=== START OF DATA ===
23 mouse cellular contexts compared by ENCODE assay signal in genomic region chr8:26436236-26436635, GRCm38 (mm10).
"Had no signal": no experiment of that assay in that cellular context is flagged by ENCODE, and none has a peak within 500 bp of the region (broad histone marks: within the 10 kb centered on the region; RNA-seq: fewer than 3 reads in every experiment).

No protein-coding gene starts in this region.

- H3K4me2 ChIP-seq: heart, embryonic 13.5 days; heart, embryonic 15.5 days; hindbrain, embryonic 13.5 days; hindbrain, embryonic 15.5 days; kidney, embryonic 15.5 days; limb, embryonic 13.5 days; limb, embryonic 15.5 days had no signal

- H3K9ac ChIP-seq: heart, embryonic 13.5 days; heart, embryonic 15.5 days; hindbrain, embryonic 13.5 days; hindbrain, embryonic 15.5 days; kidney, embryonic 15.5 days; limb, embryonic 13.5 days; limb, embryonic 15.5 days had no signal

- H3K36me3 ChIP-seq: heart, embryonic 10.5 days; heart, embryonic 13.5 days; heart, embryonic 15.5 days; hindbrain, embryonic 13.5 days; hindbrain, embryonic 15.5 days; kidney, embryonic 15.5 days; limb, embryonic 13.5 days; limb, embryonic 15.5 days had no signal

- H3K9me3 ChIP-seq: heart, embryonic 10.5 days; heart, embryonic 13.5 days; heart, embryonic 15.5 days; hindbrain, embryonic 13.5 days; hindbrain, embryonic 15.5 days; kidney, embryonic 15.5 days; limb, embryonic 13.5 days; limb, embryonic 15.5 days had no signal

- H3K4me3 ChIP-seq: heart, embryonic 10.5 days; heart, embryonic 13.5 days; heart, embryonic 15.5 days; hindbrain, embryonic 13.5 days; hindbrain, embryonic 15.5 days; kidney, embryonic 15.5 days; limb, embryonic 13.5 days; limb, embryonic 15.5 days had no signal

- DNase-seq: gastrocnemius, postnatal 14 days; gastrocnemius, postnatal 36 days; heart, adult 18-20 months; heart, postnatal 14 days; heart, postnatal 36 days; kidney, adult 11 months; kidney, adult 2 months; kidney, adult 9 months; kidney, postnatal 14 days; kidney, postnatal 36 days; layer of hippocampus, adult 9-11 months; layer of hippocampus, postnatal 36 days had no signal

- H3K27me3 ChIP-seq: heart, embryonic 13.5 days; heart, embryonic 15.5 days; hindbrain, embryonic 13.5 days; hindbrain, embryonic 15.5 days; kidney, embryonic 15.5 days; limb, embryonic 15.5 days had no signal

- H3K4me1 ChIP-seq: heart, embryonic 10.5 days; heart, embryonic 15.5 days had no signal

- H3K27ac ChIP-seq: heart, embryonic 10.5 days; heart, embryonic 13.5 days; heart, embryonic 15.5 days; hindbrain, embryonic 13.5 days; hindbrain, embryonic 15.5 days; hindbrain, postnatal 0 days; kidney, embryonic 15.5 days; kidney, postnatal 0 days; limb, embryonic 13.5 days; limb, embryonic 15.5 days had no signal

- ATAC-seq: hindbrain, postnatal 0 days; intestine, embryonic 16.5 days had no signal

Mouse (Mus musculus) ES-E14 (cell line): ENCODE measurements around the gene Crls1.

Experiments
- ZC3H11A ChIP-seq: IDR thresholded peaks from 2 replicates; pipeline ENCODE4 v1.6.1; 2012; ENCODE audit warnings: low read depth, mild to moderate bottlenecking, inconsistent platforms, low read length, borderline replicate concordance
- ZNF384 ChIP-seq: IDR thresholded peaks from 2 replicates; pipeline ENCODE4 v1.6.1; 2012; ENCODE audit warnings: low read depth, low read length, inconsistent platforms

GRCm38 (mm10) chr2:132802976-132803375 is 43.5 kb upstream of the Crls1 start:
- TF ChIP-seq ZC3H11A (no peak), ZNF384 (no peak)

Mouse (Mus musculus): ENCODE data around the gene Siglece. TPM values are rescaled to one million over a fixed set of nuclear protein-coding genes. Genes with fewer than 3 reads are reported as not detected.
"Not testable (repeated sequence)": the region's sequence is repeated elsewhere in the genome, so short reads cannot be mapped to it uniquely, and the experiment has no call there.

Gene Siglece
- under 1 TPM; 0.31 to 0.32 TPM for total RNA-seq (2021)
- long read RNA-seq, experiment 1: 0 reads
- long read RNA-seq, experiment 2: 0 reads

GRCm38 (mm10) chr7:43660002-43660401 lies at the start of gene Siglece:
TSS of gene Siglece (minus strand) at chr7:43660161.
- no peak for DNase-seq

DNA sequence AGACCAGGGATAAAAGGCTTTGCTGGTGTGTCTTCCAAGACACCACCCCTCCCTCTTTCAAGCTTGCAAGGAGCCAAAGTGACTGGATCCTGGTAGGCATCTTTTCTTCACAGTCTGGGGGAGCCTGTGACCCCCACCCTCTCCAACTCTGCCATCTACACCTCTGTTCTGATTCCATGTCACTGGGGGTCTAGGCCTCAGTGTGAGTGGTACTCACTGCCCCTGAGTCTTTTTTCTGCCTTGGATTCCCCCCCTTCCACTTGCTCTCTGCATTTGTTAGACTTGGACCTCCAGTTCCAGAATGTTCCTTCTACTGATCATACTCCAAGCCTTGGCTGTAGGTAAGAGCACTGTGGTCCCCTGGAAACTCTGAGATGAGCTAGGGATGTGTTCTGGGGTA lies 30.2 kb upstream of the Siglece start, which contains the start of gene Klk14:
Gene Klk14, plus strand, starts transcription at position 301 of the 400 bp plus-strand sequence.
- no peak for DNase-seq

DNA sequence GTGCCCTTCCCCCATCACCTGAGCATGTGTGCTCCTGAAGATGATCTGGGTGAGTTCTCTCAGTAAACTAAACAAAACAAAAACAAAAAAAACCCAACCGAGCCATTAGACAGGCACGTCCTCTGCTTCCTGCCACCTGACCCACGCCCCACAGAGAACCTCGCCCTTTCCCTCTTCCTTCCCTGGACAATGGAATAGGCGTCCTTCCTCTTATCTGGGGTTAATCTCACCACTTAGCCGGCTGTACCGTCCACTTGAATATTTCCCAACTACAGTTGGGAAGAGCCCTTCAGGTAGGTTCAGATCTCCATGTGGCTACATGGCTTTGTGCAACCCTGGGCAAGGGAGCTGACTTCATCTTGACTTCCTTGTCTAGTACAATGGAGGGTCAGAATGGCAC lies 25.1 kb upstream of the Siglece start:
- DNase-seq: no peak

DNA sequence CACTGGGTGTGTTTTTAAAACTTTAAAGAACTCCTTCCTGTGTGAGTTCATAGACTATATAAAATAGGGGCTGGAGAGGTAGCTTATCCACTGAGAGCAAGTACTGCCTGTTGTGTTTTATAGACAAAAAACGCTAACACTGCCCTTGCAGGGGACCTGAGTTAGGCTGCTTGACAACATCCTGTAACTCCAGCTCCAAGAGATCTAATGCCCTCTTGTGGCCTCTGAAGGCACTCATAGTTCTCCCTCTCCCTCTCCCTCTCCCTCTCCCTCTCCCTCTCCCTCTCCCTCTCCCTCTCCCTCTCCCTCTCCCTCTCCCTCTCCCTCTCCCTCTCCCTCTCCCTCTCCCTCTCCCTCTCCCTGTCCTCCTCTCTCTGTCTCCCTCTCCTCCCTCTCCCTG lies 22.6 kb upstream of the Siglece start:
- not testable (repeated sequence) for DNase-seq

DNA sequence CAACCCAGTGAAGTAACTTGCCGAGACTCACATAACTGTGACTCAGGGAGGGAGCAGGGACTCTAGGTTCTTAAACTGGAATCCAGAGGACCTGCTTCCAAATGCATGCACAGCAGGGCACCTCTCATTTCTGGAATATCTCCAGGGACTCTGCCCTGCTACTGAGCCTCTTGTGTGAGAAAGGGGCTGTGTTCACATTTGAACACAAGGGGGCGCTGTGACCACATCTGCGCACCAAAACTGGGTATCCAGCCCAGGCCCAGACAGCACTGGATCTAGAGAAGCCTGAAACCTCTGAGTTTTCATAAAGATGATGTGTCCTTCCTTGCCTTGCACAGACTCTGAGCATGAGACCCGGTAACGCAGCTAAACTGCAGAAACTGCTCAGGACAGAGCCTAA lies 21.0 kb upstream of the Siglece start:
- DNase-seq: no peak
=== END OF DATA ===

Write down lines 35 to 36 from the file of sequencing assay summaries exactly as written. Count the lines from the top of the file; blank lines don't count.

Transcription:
- not testable (repeated sequence) for DNase-seq

DNA sequence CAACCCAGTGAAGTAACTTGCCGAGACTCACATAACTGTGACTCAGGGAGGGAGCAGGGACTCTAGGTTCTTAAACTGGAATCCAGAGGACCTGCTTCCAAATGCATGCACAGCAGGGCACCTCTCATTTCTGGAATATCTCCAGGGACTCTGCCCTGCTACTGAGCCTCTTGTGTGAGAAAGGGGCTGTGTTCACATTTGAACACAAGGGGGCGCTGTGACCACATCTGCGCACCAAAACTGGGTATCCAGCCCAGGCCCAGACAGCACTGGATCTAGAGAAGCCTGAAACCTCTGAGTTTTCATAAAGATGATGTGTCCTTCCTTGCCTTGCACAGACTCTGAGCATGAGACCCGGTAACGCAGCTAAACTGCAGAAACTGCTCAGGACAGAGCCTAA lies 21.0 kb upstream of the Siglece start: